This case, the second appeal from a death sentence under the State’s recently enacted death-penalty law to reach the New York Court of Appeals, involved claims of prejudicial pretrial publicity. The defendant James Cahill was accused first of having assaulted his wife with a baseball bat in their Syracuse home and then of having murdered her by sneaking into her hospital room and poisoning her. After two motions for a change of venue were denied, Mr. Cahill was convicted and sentenced to death. His lawyers argued to the Court of Appeals that he was denied a fair trial because of the adverse publicity surrounding the case and because of the failure to excuse several jurors. Among many other challenges, they also challenged the sufficiency of the evidence with respect to two aggravating factors that qualified this murder as a capital offense under the statute.
On Aug. 28, 2002, the NYCLU filed an amicus brief addressing the fair trial/adverse publicity issue. The brief reviewed the very sparse case law in New York in this area and discussed a number of professional standards and empirical studies focusing on the impact of adverse pretrial publicity on jurors. The brief then urged the Court of Appeals to use this case as an opportunity to develop clear legal standards for lower courts facing change-of-venue motions based on adverse pretrial publicity. The Court of Appeals vacated the death sentence, determining that the penalty phase of the trial was conducted without legal foundation. The Court reduced the conviction to second degree murder and remanded the case to the trial court for resentencing. As a result, the ultimate question of the constitutionality of the death-penalty in New York was not addressed.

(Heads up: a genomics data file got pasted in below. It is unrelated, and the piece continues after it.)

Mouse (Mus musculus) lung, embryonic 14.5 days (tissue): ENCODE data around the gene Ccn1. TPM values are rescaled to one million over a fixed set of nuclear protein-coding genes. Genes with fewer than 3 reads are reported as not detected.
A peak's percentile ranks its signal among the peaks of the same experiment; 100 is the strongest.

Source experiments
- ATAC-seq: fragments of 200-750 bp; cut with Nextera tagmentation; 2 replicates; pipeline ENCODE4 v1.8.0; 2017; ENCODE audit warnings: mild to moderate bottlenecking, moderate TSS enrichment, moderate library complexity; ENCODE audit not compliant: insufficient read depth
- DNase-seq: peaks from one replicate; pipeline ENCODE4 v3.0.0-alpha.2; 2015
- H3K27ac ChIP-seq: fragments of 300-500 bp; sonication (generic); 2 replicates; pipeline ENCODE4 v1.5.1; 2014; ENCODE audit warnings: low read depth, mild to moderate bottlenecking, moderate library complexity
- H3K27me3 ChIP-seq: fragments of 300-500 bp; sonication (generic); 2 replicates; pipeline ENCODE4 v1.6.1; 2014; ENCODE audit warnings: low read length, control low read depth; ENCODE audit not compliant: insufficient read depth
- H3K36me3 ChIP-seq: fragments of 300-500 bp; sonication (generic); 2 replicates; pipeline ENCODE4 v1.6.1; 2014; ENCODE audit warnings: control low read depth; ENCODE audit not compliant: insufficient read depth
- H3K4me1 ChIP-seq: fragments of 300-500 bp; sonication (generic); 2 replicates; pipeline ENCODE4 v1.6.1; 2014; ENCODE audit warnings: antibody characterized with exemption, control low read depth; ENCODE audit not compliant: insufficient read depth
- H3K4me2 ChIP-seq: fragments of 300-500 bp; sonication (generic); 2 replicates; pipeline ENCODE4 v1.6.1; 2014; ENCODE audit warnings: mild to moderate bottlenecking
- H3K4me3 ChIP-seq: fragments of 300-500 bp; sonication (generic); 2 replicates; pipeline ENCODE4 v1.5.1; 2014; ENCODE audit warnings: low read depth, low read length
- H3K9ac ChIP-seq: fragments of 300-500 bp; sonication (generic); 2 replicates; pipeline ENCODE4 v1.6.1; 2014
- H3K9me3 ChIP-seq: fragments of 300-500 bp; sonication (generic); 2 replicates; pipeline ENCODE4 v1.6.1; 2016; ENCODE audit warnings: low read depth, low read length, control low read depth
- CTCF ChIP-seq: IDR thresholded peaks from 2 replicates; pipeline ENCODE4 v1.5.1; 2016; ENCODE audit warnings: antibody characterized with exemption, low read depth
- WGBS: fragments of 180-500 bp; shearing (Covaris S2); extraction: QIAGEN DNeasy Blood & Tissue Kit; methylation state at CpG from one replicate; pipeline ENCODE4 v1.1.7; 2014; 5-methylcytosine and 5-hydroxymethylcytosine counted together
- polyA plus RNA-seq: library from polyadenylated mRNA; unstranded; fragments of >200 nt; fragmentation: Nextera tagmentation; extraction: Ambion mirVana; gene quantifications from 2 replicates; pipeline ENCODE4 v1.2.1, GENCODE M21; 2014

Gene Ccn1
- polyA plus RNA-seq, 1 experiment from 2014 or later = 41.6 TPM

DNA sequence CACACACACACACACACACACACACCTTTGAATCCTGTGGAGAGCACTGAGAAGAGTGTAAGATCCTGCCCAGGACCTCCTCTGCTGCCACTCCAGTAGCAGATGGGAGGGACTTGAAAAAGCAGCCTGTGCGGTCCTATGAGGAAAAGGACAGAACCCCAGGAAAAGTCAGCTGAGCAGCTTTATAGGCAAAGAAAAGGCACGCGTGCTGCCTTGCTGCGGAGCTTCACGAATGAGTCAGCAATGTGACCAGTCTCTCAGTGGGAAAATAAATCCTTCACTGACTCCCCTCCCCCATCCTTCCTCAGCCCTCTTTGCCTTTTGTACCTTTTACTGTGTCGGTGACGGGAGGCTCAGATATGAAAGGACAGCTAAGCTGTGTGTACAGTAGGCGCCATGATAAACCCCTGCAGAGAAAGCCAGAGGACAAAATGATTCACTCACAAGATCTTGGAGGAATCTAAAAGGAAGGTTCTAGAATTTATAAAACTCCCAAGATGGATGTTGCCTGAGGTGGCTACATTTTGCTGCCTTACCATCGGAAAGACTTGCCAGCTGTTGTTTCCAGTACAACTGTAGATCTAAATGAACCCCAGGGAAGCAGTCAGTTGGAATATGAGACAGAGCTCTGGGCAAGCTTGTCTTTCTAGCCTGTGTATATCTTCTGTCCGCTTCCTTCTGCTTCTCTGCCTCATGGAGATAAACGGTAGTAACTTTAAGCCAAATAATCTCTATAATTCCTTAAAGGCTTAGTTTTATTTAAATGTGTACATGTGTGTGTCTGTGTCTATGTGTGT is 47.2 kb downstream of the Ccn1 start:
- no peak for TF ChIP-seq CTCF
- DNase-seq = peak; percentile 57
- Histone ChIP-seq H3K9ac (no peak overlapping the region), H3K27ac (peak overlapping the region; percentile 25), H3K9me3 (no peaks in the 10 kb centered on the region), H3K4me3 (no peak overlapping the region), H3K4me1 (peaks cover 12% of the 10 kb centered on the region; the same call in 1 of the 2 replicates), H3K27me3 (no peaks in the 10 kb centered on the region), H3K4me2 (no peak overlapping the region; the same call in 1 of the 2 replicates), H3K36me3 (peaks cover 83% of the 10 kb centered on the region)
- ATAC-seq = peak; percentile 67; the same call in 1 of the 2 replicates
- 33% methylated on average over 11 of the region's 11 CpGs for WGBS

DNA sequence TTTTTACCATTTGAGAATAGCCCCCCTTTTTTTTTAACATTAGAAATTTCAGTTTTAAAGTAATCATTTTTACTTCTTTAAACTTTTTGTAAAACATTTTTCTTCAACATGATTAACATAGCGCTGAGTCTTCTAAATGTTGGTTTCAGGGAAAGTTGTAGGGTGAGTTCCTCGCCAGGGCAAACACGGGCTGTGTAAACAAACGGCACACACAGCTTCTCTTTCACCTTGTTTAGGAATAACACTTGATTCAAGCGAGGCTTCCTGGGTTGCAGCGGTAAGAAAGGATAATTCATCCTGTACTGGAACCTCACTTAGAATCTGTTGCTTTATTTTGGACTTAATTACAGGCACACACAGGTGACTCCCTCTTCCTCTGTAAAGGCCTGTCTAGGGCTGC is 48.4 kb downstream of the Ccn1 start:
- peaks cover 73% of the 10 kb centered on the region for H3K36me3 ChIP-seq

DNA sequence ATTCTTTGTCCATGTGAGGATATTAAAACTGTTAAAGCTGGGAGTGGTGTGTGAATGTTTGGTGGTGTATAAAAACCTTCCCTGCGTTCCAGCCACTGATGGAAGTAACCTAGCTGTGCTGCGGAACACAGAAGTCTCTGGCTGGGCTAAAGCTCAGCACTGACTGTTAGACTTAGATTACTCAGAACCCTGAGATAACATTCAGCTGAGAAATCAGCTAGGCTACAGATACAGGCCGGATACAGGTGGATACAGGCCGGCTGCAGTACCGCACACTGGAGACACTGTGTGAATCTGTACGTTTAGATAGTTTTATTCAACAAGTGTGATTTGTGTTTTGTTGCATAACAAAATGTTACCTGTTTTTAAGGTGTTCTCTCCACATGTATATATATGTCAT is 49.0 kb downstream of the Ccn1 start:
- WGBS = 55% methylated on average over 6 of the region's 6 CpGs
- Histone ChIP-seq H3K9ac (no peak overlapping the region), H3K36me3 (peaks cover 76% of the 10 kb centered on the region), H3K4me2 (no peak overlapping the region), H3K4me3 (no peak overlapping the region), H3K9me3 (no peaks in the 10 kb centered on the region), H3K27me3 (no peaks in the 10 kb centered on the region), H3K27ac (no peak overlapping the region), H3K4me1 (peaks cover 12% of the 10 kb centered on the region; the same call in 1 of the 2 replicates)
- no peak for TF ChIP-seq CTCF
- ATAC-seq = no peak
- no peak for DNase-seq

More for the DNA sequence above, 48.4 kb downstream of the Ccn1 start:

New York Court of Appeals, Index No. 123 (amicus)